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, 55 (12), 701-705

Effects of a Simulation Exercise on Nursing Students' End-of-Life Care Attitudes

Effects of a Simulation Exercise on Nursing Students' End-of-Life Care Attitudes

Linda Dame et al. J Nurs Educ.

Abstract

Background: Students consider end-of-life care content in their nursing curricula to be inadequate and deficient in promoting the development of the necessary attitudes to care for dying patients. Research identifies simulation as an effective teaching strategy to examine nursing students' attitudes toward end-of-life care.

Method: An end-of-life care simulation was developed, implemented, and evaluated. Attitudes toward caring for dying patients were measured pre- and postsimulation on a convenience sample of 57 sophomore nursing students using the Frommelt Attitudes Toward Care of the Dying Scale-Form B. Repeated measures of ANOVA on outcome variables evaluated student attitudes toward end-of-life care.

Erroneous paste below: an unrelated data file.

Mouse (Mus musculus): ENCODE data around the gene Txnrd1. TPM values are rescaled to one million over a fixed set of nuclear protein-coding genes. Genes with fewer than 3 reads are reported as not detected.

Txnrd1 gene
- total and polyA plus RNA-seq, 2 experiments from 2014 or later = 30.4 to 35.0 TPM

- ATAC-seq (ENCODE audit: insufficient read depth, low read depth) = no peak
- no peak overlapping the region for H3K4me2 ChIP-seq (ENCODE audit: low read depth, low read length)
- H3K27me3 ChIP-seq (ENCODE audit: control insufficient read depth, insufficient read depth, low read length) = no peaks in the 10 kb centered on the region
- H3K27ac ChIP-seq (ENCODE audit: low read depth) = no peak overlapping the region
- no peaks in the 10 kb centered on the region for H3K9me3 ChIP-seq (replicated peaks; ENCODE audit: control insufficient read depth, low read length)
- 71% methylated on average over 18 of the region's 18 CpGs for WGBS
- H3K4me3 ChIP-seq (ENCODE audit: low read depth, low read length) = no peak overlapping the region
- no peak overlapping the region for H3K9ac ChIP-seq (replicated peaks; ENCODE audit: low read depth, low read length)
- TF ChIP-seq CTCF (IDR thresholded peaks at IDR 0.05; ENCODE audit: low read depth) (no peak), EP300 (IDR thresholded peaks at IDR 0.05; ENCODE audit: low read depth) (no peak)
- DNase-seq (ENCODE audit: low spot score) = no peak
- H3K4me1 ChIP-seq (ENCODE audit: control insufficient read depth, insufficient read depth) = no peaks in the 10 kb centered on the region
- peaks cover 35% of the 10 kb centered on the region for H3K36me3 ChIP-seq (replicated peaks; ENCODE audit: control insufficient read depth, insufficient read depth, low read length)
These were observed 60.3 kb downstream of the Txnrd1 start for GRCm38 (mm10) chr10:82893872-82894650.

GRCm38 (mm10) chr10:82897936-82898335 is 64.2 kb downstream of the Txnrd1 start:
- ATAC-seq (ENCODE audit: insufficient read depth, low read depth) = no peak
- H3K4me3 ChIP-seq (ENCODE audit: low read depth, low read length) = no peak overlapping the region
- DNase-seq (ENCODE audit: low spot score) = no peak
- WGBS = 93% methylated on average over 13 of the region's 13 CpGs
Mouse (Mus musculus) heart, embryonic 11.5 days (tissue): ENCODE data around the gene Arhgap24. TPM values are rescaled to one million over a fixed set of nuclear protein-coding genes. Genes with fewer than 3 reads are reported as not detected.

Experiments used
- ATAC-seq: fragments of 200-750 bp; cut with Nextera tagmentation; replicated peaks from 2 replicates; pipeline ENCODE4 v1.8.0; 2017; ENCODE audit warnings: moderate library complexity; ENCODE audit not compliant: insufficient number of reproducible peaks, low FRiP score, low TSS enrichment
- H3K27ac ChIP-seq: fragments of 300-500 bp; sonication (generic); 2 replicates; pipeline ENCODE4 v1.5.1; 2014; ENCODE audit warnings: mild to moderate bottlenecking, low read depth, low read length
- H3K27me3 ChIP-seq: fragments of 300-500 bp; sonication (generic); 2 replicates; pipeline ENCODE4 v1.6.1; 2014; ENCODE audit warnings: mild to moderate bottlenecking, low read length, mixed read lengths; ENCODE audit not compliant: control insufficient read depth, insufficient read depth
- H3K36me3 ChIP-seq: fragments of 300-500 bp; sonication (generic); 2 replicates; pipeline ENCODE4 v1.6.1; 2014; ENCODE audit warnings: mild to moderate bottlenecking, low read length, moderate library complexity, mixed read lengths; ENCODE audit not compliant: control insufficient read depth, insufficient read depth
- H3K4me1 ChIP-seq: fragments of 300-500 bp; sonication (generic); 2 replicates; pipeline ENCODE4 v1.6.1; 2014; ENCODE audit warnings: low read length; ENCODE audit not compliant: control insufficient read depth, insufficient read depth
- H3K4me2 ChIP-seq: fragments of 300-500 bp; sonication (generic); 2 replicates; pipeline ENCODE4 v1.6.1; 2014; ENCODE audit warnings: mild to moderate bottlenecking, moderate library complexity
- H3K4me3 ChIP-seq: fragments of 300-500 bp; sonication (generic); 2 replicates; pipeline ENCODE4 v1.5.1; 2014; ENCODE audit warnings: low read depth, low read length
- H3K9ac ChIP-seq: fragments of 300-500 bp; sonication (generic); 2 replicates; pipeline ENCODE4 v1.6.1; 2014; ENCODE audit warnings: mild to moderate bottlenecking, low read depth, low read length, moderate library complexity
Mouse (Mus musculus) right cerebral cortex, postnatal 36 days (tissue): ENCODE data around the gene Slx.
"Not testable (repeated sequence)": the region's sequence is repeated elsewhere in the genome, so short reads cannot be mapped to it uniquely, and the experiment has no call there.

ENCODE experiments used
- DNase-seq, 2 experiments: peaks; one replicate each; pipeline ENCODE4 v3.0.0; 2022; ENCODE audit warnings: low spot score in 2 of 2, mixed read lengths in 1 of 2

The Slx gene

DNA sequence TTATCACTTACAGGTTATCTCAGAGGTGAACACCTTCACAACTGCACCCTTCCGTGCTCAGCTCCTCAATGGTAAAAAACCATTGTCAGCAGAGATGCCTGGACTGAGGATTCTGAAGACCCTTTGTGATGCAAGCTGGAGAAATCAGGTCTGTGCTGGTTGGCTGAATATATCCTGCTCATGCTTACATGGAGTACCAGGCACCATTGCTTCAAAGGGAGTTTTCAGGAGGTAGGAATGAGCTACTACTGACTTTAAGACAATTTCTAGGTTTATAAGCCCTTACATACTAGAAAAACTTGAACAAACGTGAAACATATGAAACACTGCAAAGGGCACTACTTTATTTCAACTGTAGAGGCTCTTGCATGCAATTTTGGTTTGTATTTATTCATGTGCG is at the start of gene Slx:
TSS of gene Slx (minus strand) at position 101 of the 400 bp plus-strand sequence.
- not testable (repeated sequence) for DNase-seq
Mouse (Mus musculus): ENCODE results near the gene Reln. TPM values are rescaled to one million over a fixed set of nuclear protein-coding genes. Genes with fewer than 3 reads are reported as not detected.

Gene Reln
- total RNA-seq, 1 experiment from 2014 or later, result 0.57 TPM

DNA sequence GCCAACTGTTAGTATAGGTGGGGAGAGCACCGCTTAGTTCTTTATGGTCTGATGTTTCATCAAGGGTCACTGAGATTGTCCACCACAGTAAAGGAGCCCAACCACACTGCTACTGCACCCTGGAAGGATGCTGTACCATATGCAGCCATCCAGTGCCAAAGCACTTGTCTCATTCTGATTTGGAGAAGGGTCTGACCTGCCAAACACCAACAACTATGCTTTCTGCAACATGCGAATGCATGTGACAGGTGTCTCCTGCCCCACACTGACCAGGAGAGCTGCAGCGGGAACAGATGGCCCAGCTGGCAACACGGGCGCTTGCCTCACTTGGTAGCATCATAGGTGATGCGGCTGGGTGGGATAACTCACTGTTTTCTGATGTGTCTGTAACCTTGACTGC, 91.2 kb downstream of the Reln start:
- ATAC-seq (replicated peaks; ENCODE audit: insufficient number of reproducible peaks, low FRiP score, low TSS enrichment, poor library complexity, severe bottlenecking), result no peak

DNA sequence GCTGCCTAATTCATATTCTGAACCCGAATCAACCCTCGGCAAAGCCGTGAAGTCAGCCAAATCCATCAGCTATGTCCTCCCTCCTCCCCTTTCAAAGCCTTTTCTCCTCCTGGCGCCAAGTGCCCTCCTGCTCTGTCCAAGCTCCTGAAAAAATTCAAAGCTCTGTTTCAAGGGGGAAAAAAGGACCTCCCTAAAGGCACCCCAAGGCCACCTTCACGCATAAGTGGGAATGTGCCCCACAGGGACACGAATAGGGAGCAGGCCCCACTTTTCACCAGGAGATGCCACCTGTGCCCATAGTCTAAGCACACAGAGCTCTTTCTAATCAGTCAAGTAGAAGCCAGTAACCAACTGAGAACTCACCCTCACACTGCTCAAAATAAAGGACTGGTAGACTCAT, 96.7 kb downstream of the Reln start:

Results: Participation in an end-of-life care simulation resulted in more positive student attitudes toward caring for dying patients (p < .001).

Conclusion: Simulation is an active learning strategy to incorporate end-of-life care in nursing curricula and improve student attitudes toward caring for dying patients. [J Nurs Educ. 2016;55(12):701-705.].

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